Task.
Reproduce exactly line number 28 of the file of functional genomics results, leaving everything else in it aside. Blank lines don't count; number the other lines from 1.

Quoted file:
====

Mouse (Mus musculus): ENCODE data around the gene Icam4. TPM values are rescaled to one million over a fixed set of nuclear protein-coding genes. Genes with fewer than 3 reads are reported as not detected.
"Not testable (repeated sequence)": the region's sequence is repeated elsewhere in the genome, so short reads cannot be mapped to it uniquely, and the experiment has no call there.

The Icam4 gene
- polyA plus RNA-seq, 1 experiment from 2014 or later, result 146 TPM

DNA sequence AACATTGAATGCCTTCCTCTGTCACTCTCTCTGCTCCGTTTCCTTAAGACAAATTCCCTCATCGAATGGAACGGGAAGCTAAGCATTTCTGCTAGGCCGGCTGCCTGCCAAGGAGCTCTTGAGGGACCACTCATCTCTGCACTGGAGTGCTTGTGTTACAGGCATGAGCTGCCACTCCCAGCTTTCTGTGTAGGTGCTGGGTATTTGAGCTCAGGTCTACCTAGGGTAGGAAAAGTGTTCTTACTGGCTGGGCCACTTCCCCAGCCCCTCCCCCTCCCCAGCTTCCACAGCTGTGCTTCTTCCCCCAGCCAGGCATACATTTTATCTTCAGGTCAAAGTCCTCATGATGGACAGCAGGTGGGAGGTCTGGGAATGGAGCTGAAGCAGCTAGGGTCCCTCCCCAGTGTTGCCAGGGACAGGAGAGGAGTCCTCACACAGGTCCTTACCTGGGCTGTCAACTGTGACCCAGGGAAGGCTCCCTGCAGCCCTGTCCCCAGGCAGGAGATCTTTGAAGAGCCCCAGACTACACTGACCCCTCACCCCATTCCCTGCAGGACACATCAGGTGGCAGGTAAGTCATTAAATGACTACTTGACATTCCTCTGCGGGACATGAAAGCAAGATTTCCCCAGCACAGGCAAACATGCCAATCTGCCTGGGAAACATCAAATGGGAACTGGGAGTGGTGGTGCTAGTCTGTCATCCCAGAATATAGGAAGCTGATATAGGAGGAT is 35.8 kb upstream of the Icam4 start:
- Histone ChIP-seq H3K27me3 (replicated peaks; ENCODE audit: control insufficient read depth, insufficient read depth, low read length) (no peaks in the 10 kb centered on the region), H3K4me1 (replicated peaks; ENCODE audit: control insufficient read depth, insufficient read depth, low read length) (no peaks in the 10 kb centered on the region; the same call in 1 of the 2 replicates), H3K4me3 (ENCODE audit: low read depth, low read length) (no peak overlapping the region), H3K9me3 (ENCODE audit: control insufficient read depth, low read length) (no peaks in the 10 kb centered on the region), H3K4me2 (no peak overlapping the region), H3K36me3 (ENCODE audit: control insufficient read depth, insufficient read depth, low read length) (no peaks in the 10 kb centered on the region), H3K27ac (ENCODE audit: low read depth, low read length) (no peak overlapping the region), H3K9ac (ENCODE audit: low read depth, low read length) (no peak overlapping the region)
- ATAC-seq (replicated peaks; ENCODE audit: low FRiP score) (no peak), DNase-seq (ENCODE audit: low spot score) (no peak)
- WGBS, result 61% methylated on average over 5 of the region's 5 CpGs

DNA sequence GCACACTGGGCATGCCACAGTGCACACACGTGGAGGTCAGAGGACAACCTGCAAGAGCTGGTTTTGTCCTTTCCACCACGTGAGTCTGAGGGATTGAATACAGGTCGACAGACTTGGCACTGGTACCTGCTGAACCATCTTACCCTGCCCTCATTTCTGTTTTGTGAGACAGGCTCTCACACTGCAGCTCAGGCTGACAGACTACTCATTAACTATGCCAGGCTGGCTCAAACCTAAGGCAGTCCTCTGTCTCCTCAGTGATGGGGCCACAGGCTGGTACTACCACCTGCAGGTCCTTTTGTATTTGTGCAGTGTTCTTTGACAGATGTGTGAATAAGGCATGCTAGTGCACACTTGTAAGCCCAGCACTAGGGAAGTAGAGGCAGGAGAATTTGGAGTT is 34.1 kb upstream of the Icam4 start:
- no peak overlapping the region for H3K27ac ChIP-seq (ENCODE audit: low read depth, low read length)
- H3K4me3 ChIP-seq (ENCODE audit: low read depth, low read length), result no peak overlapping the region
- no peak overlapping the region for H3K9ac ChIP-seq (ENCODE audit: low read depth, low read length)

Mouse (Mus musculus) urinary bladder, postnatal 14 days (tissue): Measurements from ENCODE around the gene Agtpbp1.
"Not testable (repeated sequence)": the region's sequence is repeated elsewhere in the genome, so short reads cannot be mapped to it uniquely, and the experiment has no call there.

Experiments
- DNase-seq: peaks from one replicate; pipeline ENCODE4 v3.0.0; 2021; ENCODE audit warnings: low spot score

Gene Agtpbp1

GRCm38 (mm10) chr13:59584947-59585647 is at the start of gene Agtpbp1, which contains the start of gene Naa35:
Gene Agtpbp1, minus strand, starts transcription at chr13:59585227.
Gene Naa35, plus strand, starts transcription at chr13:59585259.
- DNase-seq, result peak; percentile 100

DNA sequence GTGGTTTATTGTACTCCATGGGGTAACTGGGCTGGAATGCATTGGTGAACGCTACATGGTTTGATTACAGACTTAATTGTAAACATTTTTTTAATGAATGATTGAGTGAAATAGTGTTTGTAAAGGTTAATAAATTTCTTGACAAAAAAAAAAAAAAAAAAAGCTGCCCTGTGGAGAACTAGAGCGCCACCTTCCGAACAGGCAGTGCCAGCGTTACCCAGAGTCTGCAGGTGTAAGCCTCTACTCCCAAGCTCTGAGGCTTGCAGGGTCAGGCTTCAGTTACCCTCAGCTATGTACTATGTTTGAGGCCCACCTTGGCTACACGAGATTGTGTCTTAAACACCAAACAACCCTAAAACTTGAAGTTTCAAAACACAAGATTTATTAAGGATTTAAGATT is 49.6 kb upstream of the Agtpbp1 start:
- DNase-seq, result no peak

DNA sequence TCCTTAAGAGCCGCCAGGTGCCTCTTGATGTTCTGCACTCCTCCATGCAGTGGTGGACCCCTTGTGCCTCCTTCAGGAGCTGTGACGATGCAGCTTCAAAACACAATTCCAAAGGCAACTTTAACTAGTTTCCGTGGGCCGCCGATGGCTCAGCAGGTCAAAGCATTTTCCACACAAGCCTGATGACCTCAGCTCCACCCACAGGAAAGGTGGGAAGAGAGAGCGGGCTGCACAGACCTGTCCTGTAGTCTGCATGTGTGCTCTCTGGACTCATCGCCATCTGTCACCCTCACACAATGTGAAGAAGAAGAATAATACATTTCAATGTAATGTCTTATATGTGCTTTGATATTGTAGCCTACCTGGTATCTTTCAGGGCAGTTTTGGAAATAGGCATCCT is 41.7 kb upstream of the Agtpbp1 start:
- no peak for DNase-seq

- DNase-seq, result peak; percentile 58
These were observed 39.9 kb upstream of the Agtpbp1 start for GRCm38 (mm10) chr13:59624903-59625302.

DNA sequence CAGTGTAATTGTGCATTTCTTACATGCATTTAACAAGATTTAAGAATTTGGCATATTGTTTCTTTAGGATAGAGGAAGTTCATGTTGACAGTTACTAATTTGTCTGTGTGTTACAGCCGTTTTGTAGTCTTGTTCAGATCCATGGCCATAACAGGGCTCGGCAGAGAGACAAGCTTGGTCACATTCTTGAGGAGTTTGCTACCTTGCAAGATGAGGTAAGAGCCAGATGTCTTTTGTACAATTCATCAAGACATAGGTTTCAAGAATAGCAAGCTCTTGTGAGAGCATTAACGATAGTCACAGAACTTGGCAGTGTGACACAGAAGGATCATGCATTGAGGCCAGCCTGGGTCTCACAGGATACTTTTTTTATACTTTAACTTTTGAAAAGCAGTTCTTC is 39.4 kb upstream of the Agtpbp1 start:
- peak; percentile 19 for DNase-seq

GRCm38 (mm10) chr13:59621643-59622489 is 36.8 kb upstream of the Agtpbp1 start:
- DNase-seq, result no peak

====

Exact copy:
DNA sequence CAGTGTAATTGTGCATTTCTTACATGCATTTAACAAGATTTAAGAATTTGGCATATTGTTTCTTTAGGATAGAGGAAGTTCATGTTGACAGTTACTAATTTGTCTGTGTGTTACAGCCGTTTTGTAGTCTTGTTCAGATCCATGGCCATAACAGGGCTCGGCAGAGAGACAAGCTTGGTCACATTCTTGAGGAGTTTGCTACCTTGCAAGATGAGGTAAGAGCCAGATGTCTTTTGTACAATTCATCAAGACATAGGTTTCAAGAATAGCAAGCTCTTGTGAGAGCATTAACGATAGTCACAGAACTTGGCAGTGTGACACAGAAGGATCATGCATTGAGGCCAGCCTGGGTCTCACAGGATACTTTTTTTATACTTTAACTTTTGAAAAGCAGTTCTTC is 39.4 kb upstream of the Agtpbp1 start: